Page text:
Date: Mon, 14 Nov 2005 03:02:17 -0500 From: "steve.alexander" <-s at adelphia.net> Subject: Re: A.J.'s growth metabolites Greg 'groggy' Lehey writes .... >Time is on the side of infections. If you pitch a beer and it takes 3 >days to get going, that's 3 days for other organisms to get their act >together. While I like a lot of Greg's posts, this one lacks perspective. The same low temperatures that slow the yeast also and similarly slow the progress of infection organisms. The risk of infection damage is probably not significantly different over the course of a chilly 12 day ferment than a rapid & warm 60 hour ferment. AJ put his finger on the big issue - yeast metabolite flavor. About metabolite flavors .... I've just read of a remarkable results that show that the extent of yeast growth and the amount of esters produced are NOT dependent on temperature *IF* you control for oxygen. You see less oxygen is soluble in warmer wort, so typical uncontrolled experiments often ferment the lower temp sample with more oxygen. This stands the world on it's head again. Many books suggest that enzyme activity.vs.temp rates cause more esters at higher temps, but apparently that's not the typical case. Instead there must be sufficient time for the esters comparably develop despite temps. Several studies show unequivocally that yeast incorporate far lower levels of UFAs in their membranes at higher temps. UFAs are lipids components of cell membranes that require oxygen to produce, so these can only be produced early in the fermentation when oxygen is available. I expect that "warm-start-lager" yeast have a considerable UFA deficit as compared to normal lager fermentation conditions and this must compromise the cell membrane quality. That's not good for anybody. I personally think it's dumb to scr*w up your yeast health for the sake of saving a few hours wait even if you can usually get decent results. When I get a good lager culture started going I'm likely to re-pitch it several times, but not if I compromised yeast health along the way. Fusels are (can be) produced early in fermentation and may be related to poor membrane quality. Yeast leak VDK precursors into the wort in early & mid fermentation then *hopefully* clean it all up (hopefully) as the fermentation fades. Poor membrane quality may reduce their ability at VDK reduction. Low UFA yeast are less cold tolerant, and may attenuate less completely. Despite this I can't point to anything that shows "warm-start" necessarily produces inferior beer. The bit that bothers me more than anything else, is that the warm lager starters I've produced over the years have some weird off flavor components that I can't easily identify. It's not just fusels and esters or even VDKs. My recollection is that it's more like autolysis products (yeast-y creosote taste and coarse bitterness). Does that ring a bell for anyone else ? Does anyone have a description of warm lager ferment off flavors ? -S Return to table of contents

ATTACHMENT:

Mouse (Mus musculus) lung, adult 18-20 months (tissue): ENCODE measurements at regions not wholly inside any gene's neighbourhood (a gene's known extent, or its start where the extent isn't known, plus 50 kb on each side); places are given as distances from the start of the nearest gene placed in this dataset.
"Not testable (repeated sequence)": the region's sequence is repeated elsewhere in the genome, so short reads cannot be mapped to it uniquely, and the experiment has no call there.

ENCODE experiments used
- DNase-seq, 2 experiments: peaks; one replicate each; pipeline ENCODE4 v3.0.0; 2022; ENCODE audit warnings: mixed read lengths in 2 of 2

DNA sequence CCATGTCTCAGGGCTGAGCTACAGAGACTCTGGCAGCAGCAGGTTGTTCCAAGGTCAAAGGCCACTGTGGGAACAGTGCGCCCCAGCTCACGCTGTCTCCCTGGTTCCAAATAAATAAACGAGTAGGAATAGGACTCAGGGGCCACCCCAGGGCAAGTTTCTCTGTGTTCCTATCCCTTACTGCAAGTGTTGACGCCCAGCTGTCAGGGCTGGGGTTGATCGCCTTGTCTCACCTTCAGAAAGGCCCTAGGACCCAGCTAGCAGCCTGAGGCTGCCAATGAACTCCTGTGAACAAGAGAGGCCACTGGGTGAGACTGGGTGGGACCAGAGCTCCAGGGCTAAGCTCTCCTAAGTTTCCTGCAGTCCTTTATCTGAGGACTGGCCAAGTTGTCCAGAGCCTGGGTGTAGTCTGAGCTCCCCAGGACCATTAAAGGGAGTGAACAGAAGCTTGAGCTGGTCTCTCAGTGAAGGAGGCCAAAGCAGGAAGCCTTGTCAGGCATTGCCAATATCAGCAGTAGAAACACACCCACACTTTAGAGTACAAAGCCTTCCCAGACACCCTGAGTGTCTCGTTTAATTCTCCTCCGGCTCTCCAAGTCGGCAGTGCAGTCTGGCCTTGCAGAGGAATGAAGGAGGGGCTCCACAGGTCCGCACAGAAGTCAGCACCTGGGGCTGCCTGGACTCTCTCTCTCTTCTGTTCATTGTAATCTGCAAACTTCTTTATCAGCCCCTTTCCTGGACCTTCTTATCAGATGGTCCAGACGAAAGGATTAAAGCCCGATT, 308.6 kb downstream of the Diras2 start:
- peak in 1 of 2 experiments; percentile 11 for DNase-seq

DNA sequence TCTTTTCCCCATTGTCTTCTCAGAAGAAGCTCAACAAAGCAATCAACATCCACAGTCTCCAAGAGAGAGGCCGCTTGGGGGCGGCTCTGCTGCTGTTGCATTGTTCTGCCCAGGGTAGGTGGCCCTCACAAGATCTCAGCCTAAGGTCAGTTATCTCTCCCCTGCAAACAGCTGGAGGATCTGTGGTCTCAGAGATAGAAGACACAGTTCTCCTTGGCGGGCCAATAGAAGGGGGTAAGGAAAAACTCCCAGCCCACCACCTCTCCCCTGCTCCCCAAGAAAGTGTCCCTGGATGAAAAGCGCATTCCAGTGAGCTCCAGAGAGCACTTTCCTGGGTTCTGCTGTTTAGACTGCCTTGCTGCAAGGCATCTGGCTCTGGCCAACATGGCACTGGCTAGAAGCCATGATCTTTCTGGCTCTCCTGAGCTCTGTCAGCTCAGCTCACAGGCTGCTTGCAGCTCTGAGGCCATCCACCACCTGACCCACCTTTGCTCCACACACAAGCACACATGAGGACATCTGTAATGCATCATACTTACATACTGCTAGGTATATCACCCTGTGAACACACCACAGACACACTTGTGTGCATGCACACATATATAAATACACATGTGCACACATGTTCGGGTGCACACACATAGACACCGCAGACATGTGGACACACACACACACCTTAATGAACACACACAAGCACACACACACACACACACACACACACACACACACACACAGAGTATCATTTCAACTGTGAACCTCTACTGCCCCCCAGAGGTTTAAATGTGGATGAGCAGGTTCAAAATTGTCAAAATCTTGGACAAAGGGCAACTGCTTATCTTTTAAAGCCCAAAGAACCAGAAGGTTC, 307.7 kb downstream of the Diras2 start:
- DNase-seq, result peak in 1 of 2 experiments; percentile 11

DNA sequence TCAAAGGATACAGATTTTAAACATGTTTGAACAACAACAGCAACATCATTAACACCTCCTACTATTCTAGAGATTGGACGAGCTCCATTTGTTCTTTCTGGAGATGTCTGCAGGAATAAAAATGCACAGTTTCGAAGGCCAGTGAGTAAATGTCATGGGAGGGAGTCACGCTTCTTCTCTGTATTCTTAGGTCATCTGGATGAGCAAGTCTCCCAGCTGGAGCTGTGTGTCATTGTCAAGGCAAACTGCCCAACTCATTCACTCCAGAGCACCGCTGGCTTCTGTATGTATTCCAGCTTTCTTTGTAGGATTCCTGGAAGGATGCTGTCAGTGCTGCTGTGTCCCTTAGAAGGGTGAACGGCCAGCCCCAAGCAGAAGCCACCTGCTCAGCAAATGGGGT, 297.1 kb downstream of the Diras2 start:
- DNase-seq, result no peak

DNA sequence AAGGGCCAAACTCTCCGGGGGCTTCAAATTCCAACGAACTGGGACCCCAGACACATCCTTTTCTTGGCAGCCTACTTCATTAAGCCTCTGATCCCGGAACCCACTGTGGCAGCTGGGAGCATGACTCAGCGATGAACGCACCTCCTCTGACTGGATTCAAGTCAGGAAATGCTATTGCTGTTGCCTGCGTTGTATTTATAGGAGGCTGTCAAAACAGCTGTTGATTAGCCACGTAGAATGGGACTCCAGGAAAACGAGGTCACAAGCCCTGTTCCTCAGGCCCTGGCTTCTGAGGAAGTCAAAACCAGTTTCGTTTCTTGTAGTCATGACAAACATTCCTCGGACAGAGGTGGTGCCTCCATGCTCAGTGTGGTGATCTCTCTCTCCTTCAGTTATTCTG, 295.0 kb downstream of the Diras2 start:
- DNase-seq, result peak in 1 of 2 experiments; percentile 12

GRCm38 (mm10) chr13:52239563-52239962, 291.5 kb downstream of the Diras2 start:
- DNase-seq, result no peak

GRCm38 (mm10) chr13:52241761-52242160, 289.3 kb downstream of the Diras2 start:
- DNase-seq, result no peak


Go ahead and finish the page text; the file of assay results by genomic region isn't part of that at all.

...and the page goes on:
Date: Mon, 14 Nov 2005 07:33:59 -0500 From: "Dave Burley" <Dave_Burley at charter.net> Subject: Elderflower "Champagne" Brewsters: Daniel is trying something very dangerous. Fermenting sweetened Elderflower wine in a bottle. I know some contend you can make rootbeer by just adding some yeast to a sweetened extract of same and safely get rootbeer for the kiddies. Don't believe it. I know some do it, but I don't believe it is a safe practice. Perhaps using plastic bottles is better, but not much IMHO. If you want to do this sort of thing, I suggest you do it the way they have done it in Champagne for lots of decades or even centuries, but do this with facemask and a leather apron and heavy leather gloves as they do in France. Read about the methode champagneoise. This is a complicated method but it works if you want a dry wine or sweeter one if you add brandy as part of the dosage. Daniel also wants to control the sweetness and not have too much alcohol. All very tough to do without a little modern help. Here is what I suggest. Ferment your wine (include a yeast energizer) with a low alcohol tolerant ( non-S. bayanus) yeast. Clarify it to remove all the yeast with a flocculant and rack carefully, add sugar, both potassium sorbate (package directions) and potassium metabisulfite (60 ppm) chill it to near freezing and carbonate it in a keg. Bottle into cold bottles, cap quickly. Keep cool. Keep on Brewin' Dave Burley Return to table of contents